UC Observer logo
UCObserver on SoundCloud UCObserver on YouTube UCObserver on Facebook UCObserver on Twitter UCObserver's RSS Feeds

Spirit Story

Finding a common thread

By Robert Lawson

This is the first door we are going to reclaim as part of Opening the Doors to Dialogue,” Cayuga bead artist Samuel Thomas says, referring to his reconciliation project, which brings First Nations and settlers together to cover old residential school doors with beadwork.

We eye the door in front of us, which once formed part of the entrance to the Mohawk Institute in Brantford, Ont., Canada’s first residential school. We’re in that same building now, renamed the Woodland Cultural Centre.

“We will be embroidering 140 strawberries onto 10 panels,” Thomas continues, showing us a glistening strawberry he has already beaded. “When we are done, the panels will be set into this door, because there were 140 residential schools in Canada, and because the strawberry was a cleansing medicine for the Ohsweken people.” 

The room grows quiet as we struggle to follow Thomas’s instructions. My needle keeps coming up in the wrong place. More than once it pricks the flesh of my index finger, and blood seeps out. I wish I had brought a thimble.

Slowly, however, we get the hang of beading, and slowly, the 15 or so survivors of the Mohawk Institute who are present on this Saturday in January start to share their stories.

“I came here when I was five years old,” says the woman across from me, her voice hesitant. There is a long pause. We avert our gazes and look politely at our beadwork. “I don’t remember very much. My brother said I used to cry a lot, and that he used to have to come and babysit me.”

This is all it takes. The floodgates of memory burst open, and the stories emerge.

“Indian Affairs used to visit our parents, tell them there was a place where we could go where we would be warm, fed, clothed and looked after,” says one woman. “They were persistent. So when I was five years old, my parents took me and my brother and two sisters here. We watched our parents sign us away. There was no time to say goodbye. I can still hear the door slamming shut behind them.”

“We were locked into the dormitories at night,” says another woman, “but they used to come in and drag us out of bed. I used to pray that it would not be my sister.”

“They used religion as a wea-pon,” says a man. “In the place where they raped you, there was a sign on the wall saying, ‘God loves little children.’”

Listening to the stories of residential school survivors is hard, but it is what I do with these stories now that I think will be even harder. I had entered a place where old wounds were still raw, and where reconciliation would be more than simply saying sorry and being forgiven.

In the poem Dream 1: The Bush Garden from The Journals of Susanna Moodie, Margaret Atwood writes, “Around my feet / the strawberries were surging, huge / and shining / When I bent / to pick, my hands / came away red and wet.”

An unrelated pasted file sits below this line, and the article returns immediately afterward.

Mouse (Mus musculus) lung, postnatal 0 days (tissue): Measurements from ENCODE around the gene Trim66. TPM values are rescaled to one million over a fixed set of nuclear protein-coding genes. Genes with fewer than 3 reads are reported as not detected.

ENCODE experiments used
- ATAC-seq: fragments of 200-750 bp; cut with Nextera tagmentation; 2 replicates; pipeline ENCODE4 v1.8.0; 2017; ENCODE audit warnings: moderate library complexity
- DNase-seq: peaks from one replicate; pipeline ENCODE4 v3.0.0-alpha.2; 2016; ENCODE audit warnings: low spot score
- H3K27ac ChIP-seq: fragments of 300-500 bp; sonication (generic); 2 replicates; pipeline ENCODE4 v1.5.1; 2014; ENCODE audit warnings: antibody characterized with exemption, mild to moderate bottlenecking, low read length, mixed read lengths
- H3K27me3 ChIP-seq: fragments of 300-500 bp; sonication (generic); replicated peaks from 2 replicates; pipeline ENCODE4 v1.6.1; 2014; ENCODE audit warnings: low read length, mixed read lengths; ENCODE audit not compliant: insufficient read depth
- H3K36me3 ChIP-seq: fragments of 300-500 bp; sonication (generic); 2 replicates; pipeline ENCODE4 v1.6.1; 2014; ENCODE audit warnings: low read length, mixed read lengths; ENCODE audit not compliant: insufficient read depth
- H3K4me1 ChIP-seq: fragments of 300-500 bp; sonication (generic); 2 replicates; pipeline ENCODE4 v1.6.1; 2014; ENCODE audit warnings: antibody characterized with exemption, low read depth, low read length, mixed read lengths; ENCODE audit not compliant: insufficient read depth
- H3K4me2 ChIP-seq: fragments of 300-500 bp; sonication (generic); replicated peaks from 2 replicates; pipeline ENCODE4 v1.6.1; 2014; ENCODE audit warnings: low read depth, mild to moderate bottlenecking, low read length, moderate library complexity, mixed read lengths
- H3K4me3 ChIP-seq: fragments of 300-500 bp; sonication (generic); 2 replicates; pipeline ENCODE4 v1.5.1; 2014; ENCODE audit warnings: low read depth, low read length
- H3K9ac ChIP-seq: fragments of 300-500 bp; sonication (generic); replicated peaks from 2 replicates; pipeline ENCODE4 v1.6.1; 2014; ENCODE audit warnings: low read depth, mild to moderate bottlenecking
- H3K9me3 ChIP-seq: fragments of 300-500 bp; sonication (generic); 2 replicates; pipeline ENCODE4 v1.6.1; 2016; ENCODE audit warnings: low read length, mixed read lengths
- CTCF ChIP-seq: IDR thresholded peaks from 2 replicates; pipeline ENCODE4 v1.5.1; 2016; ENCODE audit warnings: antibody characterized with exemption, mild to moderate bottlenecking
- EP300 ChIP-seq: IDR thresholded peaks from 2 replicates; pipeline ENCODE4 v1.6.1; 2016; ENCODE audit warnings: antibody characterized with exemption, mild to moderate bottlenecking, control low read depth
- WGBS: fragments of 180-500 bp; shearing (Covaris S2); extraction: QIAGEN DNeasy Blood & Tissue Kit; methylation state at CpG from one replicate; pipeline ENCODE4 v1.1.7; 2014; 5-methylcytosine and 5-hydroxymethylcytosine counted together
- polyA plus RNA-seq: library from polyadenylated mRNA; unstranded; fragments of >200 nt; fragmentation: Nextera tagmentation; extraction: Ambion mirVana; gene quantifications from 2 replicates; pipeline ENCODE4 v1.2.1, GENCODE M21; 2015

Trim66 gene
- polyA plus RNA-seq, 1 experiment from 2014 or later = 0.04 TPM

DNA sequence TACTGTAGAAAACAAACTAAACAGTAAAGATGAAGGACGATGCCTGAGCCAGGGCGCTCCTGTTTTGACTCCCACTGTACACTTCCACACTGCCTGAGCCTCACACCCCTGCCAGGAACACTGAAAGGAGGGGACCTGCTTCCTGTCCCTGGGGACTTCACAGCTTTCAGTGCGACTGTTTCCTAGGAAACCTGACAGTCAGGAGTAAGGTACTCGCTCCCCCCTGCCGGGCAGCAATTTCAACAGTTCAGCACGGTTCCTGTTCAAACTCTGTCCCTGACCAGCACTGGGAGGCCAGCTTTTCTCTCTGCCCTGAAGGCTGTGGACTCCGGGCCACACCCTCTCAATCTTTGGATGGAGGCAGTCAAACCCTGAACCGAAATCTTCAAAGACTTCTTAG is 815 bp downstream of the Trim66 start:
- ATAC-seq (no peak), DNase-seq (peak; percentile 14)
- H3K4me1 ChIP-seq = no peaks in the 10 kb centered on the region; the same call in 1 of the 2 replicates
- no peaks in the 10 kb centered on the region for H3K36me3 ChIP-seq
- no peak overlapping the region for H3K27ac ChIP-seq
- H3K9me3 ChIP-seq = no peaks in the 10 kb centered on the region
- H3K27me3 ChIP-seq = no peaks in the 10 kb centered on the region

Reconciliation is very much like the strawberries we embroidered. To truly taste their sweetness and benefit from their cleansing properties, our hands will have to draw back from the shining dream, over and over again, red and wet, until we finally get it right.

Robert Lawson is a minister at Harmony United in Brantford, Ont.

Readers’ advisory: The discussion below is moderated by The UC Observer and facilitated by Intense Debate (ID), an online commentary system. The Observer reserves the right to edit or reject any comment it deems to be inappropriate. Approved comments may be further edited for length, clarity and accuracy, and published in the print edition of the magazine. Please note: readers do not need to sign up with ID to post their comments on ucobserver.org. We require only your user name and e-mail address. Your comments will be posted from Monday to Friday between 9:30 a.m. and 5:30 p.m. Join the discussion today!
Promotional Image


David Wilson%


by David Wilson

Outrage is the new normal

Promotional Image


ObserverDocs: Stolen Mother

by Observer Staff

The daughter and adoptive mother of one of the Missing and Murdered Indigenous Women share their story

Promotional Image


October 2017

Fall from grace

by Justin Dallaire

Don Hume was a United Church minister nearing retirement. Then he tried crack cocaine.


September 2017


by Jane Dawson

Restless longing is at the core of the human condition, urging us onward through life. What happens when it veers off course?


July 2017

From far and wide

by Various Writers

Meet 11 immigrants who are putting down new roots


October 2017

A tale of two cancers

by Catherine Gordon

One year after the writer discovered she had breast cancer, her sister in California received the same diagnosis. They both recovered, but their experiences were worlds apart.


June 2017

Resisting genocide

by Sally Armstrong

In August 2014, ISIS attacked Iraq’s Yazidis, slaughtering thousands and forcing women and girls into sexual slavery. Today, the survivors are fighting for their ancient way of life.


April 2017

Dear Grandkids

by Various Writers

Six acclaimed Canadian authors write letters from the heart

Promotional Image